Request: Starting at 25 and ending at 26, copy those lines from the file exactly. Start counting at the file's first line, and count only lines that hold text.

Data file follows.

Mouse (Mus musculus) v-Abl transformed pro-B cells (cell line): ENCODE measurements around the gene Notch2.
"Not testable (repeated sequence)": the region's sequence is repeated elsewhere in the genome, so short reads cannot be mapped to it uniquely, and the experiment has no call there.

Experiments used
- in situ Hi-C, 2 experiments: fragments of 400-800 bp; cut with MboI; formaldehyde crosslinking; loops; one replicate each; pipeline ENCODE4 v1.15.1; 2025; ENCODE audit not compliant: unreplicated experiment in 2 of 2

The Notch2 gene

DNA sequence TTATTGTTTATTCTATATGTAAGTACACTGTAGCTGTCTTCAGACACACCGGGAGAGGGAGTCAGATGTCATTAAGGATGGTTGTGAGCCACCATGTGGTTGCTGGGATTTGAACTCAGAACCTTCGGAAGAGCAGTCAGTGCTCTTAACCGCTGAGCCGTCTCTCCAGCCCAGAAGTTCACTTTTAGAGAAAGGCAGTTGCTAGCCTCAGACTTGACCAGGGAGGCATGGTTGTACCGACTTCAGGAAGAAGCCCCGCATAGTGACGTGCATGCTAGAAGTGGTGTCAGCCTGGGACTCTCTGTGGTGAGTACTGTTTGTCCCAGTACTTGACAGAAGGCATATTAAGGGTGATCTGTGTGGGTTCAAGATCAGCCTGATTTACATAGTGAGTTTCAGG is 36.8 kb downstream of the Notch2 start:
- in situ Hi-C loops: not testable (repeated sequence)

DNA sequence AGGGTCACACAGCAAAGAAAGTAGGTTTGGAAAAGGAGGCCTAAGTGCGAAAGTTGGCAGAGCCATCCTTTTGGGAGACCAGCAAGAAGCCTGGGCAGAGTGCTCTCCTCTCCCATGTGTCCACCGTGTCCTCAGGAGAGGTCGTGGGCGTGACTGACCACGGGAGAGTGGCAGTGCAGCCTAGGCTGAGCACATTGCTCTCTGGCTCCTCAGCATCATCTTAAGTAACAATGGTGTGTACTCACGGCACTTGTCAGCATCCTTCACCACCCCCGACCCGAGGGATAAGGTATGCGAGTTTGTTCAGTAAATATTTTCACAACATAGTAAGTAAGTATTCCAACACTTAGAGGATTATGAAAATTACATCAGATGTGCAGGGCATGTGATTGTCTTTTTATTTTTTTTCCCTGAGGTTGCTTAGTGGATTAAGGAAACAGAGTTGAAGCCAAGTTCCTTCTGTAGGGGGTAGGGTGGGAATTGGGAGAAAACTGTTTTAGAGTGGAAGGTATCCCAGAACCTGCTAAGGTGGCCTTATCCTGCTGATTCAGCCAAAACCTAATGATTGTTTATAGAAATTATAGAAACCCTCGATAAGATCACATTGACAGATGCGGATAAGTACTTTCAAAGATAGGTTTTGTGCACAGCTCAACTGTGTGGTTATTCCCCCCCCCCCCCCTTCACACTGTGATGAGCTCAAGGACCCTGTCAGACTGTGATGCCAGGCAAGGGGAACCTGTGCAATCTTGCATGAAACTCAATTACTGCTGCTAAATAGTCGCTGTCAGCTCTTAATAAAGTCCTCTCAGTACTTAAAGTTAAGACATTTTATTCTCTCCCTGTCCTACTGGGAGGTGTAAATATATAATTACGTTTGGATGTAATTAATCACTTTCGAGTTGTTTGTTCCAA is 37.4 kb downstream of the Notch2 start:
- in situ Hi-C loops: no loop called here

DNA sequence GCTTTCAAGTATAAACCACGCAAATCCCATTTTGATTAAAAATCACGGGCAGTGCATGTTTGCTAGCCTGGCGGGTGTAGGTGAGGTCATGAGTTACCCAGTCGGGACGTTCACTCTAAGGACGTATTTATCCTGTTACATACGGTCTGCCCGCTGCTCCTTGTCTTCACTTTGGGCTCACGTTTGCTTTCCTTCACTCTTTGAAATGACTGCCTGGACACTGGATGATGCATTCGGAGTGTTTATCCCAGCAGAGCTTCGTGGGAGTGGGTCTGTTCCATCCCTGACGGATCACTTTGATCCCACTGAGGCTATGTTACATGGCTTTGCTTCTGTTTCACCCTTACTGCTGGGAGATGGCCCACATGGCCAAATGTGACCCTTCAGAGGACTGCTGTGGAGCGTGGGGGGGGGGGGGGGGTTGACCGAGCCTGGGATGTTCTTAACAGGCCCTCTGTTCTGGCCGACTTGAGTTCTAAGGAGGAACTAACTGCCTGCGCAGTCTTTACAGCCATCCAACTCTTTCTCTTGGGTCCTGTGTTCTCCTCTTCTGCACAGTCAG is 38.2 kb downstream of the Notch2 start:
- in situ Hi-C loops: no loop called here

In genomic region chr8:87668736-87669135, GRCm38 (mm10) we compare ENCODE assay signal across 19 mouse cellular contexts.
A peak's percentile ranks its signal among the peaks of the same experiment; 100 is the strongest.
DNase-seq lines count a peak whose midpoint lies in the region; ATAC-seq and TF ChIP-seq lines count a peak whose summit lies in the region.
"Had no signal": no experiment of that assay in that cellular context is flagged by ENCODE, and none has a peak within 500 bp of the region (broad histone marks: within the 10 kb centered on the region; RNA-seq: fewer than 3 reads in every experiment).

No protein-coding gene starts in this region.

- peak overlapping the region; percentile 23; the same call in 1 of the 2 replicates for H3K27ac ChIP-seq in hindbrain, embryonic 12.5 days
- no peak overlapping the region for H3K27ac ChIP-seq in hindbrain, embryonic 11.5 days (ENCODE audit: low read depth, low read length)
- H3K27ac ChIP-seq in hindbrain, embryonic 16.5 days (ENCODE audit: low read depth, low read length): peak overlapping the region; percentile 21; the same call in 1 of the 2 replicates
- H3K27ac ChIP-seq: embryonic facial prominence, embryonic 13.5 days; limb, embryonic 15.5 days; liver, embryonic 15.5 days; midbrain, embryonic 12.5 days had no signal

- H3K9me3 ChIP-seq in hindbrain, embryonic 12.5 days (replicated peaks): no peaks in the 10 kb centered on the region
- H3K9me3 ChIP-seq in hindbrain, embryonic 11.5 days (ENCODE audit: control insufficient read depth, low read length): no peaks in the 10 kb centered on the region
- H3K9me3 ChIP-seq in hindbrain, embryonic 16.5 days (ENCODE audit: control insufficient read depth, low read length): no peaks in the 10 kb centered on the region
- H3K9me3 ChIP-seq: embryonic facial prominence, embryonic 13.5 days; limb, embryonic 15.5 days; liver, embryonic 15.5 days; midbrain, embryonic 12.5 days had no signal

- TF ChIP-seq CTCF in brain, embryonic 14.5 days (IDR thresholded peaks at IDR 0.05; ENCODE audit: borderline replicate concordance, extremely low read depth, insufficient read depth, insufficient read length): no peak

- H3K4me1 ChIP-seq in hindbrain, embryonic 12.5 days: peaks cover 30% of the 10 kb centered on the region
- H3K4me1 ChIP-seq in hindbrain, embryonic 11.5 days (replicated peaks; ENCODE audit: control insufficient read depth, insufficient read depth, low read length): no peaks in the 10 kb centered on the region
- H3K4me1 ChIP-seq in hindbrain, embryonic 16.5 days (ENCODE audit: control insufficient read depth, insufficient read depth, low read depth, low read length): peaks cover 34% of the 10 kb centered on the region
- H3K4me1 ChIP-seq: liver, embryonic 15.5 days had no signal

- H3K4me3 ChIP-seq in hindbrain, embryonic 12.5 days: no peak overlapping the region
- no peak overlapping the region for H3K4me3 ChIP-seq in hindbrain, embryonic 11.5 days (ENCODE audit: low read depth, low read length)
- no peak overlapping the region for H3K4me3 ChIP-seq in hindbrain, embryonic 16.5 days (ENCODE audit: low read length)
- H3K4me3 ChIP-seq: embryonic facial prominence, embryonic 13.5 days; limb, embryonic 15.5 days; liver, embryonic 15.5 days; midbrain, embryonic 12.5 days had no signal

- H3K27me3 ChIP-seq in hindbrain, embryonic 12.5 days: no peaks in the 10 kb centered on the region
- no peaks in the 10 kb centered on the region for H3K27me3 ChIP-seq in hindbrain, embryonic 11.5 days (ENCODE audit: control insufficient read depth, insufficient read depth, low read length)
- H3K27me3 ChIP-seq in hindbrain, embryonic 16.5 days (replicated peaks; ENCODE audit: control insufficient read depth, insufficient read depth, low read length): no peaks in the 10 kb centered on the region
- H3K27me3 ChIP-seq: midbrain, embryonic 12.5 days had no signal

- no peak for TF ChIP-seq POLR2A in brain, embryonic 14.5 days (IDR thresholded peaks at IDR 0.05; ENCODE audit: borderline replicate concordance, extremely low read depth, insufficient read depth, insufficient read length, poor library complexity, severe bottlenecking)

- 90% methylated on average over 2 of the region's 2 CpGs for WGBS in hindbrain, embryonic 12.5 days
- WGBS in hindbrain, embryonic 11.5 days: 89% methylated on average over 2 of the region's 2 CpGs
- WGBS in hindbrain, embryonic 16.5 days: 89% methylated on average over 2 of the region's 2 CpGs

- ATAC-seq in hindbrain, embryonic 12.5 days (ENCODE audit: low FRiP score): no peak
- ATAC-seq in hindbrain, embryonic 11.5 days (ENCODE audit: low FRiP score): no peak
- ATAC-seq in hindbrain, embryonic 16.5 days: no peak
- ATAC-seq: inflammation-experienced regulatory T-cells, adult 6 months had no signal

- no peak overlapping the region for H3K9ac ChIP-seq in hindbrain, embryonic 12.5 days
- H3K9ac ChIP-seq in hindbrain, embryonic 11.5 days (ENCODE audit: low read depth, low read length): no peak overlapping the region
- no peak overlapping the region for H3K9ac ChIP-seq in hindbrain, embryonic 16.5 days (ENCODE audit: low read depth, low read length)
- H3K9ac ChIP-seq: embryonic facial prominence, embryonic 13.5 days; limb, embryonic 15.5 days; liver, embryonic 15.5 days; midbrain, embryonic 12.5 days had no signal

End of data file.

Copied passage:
- TF ChIP-seq CTCF in brain, embryonic 14.5 days (IDR thresholded peaks at IDR 0.05; ENCODE audit: borderline replicate concordance, extremely low read depth, insufficient read depth, insufficient read length): no peak

- H3K4me1 ChIP-seq in hindbrain, embryonic 12.5 days: peaks cover 30% of the 10 kb centered on the region